1

Updated version based on question's edit:

Using Perl:

< inputfile perl -0777 -pe 's/.*[*]+\n(.*) <np>\n.*/$1/s' > outputfile
  • < inputfile: redirects the content of inputfile to perl's stdin
  • -0777: forces Perl to slurp the whole file at once instead of line by line
  • -p: forces Perl to print the lines
  • -e: forces Perl to read a line of program from the arguments
  • > outputfile: redirects the content of perl's stdout to outputfile

Regex breakdown:

  • s: asserts to perform a substitution
  • /: starts the search pattern
  • .*[*]+\n: matches any number of any character up to the end of a string ending with one or more * character immediately followed by a newline character
  • (.*) <np>: matches and groups any number of any character up to any character immediately followed by a <np>\n string
  • .*: matches any number of any character
  • /: stops the search pattern / starts the replace pattern
  • $1: replaces with the captured group
  • /: stops the replace pattern / starts the modifiers
  • s: asserts to treat the input string as a single line, forcing . to also match newline characters

Sample output:

~/tmp$ cat inputfile
13.2000000000     , 3*0.00000000000       ,  11.6500000000     , 3*0.00000000000       ,  17.8800000000

Blablabla

  SATELLITE EPHEMERIS
     ===================
Output frame: Mean of J2000

       Epoch                  A            E            I           RA           AofP          TA      Flight Ang
*****************************************************************************************************************
2012/10/01 00:00:00.000     6998.239     0.001233     97.95558     77.41733     89.98551    290.75808    359.93398
2012/10/01 00:05:00.000     6993.163     0.001168     97.95869     77.41920    124.72698    274.57362    359.93327
2012/10/01 00:10:00.000     6987.347     0.001004     97.96219     77.42327    170.94020    246.92395    359.94706
2012/10/01 00:15:00.000     6983.173     0.000893     97.96468     77.42930    224.76158    211.67042    359.97311
 <np>
 ----------------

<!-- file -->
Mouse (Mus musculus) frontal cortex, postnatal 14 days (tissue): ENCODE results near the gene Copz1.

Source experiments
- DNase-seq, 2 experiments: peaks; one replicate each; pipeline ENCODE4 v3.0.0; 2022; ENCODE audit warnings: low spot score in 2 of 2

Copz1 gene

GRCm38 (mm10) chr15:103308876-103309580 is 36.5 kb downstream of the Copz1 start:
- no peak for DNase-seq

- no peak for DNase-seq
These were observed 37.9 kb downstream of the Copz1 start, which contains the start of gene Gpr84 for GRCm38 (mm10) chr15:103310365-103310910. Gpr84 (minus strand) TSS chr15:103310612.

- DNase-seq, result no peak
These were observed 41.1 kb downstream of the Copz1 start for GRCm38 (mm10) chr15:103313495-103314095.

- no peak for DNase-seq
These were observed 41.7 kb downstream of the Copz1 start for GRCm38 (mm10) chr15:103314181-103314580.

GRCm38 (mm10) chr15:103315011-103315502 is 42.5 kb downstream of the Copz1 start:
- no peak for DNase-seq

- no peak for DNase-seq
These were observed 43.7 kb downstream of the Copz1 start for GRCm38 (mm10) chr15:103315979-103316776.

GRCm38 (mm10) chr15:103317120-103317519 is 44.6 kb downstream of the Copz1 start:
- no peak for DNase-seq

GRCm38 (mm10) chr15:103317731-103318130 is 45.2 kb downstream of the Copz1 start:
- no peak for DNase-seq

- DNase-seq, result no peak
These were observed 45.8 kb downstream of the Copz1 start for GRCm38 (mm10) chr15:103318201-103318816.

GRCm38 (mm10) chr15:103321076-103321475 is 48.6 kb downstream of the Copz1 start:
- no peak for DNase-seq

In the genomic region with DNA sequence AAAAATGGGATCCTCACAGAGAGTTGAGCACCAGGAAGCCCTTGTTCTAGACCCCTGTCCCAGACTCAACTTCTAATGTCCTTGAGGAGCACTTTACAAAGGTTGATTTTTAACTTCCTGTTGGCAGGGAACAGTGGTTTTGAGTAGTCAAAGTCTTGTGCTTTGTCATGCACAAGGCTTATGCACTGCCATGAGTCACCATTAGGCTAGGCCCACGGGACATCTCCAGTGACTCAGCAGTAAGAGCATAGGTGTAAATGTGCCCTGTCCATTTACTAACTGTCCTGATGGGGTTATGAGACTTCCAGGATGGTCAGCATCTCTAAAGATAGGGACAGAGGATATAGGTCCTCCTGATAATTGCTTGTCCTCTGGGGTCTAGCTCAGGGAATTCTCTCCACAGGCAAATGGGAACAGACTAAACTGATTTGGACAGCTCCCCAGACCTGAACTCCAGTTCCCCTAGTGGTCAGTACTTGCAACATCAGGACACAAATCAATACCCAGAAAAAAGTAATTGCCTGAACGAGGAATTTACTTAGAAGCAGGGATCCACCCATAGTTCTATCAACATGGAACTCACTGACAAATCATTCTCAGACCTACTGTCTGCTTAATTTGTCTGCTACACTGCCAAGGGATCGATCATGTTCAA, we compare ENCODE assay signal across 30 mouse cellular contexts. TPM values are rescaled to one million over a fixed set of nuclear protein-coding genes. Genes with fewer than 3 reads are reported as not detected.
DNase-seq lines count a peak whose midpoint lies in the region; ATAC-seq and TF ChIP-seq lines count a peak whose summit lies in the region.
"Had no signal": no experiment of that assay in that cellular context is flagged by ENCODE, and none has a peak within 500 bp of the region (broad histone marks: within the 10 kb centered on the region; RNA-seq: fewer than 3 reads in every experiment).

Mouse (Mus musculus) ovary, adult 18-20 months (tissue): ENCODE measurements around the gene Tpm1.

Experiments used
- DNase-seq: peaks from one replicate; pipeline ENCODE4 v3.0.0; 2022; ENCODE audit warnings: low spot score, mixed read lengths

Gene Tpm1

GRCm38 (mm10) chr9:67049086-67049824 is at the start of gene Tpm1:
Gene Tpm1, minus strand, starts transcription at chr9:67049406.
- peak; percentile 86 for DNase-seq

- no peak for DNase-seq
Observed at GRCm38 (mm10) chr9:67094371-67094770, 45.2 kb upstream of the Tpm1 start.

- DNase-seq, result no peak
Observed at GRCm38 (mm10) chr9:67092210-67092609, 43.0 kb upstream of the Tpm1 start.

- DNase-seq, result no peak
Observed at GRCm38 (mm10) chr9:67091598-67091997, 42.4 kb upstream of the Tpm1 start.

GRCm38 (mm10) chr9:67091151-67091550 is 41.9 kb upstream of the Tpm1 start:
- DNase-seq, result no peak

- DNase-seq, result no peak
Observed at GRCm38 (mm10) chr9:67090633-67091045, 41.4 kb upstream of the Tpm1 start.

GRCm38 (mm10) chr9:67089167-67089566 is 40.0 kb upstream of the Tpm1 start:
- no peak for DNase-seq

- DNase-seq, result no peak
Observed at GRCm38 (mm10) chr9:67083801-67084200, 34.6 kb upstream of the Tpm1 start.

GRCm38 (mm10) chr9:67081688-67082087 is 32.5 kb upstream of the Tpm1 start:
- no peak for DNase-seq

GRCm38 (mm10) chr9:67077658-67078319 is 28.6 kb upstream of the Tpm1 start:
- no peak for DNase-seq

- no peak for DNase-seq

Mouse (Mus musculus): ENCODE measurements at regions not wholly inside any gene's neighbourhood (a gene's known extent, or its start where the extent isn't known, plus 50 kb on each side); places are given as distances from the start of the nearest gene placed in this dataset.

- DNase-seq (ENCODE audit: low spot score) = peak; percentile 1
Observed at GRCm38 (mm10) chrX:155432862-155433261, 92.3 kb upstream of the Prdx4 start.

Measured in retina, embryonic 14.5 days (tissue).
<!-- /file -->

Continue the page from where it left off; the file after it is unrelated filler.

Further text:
Predicted Orbit:
 ----------------

 Blablabla
~/tmp$ < inputfile perl -0777 -pe 's/.*[*]+\n(.*) <np>\n.*/$1/s'
2012/10/01 00:00:00.000     6998.239     0.001233     97.95558     77.41733     89.98551    290.75808    359.93398
2012/10/01 00:05:00.000     6993.163     0.001168     97.95869     77.41920    124.72698    274.57362    359.93327
2012/10/01 00:10:00.000     6987.347     0.001004     97.96219     77.42327    170.94020    246.92395    359.94706
2012/10/01 00:15:00.000     6983.173     0.000893     97.96468     77.42930    224.76158    211.67042    359.97311
~/tmp$ 

Original version:

Using Perl:

< inputfile perl -0777 -pe 's/.*[*]{3}\n(.*\n)\n.*/$1/s' > outputfile
  • < inputfile: redirects the content of inputfile to perl's stdin
  • -0777: forces Perl to slurp the whole file at once instead of line by line
  • -p: forces Perl to print the lines
  • -e: forces Perl to read a line of program from the arguments
  • > outputfile: redirects the content of perl's stdout to outputfile

Regex breakdown:

  • s: asserts to perform a substitution
  • /: starts the search pattern
  • .*[*]{3}\n: matches any number of any character up to the end of a ***\n string
  • (.*\n)\n: matches and groups any number of any character up to a newline character immediately followed by a newline character
  • .*: matches any number of any character
  • /: stops the search pattern / starts the replace pattern
  • $1: replaces with the captured group
  • /: stops the replace pattern / starts the modifiers
  • s: asserts to treat the input string as a single line, forcing . to also match newline characters

Sample output:

~/tmp$ cat inputfile
blablabla
blablabla
***
thingsIwantToRead1
thingsIwantToRead2
thingsIwantToRead3

blablabla
blablabla
~/tmp$ < inputfile perl -0777 -pe 's/.*[*]{3}\n(.*\n)\n.*/$1/s'
thingsIwantToRead1
thingsIwantToRead2
thingsIwantToRead3
~/tmp$ 
  • Does this handle the sample data provided? – mikeserv Jun 10 '15 at 17:10
  • @mikeserv Yes, I've added a sample output of the command – kos Jun 10 '15 at 17:16
  • 1
    Hmmm... That doesn't look like the sample I see... Oh, I guess it is still here in the question. The op edited to provide a more accurately representative sample. Have you tried it there? – mikeserv Jun 10 '15 at 17:30
  • 1
    @mikeserv No I didn't, I actually didn't even notice that the question was updated (I have left this open for a while before answering). It won't work on the updated input file, so I'm editing it accordingly, thanks – kos Jun 10 '15 at 17:50
  • Is the \n(.*) greedy? Will it not edit out all but the last occurrence of a matching paragraph? Or, I guess that should be, will it include everything between paragraph 1 and 2 if there are two possible matches for *[*]*\n(.*)\n<np>? – mikeserv Jun 10 '15 at 18:22